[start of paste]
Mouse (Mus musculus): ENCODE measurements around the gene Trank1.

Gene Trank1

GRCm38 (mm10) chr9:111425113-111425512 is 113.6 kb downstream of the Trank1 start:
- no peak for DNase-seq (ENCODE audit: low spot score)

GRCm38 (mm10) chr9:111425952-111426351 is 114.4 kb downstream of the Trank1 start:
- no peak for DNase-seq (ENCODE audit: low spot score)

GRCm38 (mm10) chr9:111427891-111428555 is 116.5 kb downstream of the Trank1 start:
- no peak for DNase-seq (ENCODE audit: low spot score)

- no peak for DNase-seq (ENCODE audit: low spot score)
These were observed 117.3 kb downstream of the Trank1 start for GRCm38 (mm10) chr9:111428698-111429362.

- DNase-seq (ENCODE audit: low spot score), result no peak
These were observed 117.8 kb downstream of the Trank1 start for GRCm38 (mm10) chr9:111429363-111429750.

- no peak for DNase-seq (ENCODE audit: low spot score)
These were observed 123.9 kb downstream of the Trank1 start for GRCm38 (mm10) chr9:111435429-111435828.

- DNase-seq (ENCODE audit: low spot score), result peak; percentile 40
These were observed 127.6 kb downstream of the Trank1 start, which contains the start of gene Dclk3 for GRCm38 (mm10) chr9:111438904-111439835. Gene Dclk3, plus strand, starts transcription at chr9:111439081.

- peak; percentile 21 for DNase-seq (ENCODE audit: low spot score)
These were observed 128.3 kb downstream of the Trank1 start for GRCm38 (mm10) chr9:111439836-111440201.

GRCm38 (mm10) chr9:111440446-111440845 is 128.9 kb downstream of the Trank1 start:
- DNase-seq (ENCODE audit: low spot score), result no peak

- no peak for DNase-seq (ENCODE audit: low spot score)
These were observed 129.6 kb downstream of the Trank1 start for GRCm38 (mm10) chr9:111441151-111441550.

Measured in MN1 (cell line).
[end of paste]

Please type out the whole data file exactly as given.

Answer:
Mouse (Mus musculus): ENCODE measurements around the gene Trank1.

Gene Trank1

GRCm38 (mm10) chr9:111425113-111425512 is 113.6 kb downstream of the Trank1 start:
- no peak for DNase-seq (ENCODE audit: low spot score)

GRCm38 (mm10) chr9:111425952-111426351 is 114.4 kb downstream of the Trank1 start:
- no peak for DNase-seq (ENCODE audit: low spot score)

GRCm38 (mm10) chr9:111427891-111428555 is 116.5 kb downstream of the Trank1 start:
- no peak for DNase-seq (ENCODE audit: low spot score)

- no peak for DNase-seq (ENCODE audit: low spot score)
These were observed 117.3 kb downstream of the Trank1 start for GRCm38 (mm10) chr9:111428698-111429362.

- DNase-seq (ENCODE audit: low spot score), result no peak
These were observed 117.8 kb downstream of the Trank1 start for GRCm38 (mm10) chr9:111429363-111429750.

- no peak for DNase-seq (ENCODE audit: low spot score)
These were observed 123.9 kb downstream of the Trank1 start for GRCm38 (mm10) chr9:111435429-111435828.

- DNase-seq (ENCODE audit: low spot score), result peak; percentile 40
These were observed 127.6 kb downstream of the Trank1 start, which contains the start of gene Dclk3 for GRCm38 (mm10) chr9:111438904-111439835. Gene Dclk3, plus strand, starts transcription at chr9:111439081.

- peak; percentile 21 for DNase-seq (ENCODE audit: low spot score)
These were observed 128.3 kb downstream of the Trank1 start for GRCm38 (mm10) chr9:111439836-111440201.

GRCm38 (mm10) chr9:111440446-111440845 is 128.9 kb downstream of the Trank1 start:
- DNase-seq (ENCODE audit: low spot score), result no peak

- no peak for DNase-seq (ENCODE audit: low spot score)
These were observed 129.6 kb downstream of the Trank1 start for GRCm38 (mm10) chr9:111441151-111441550.

Measured in MN1 (cell line).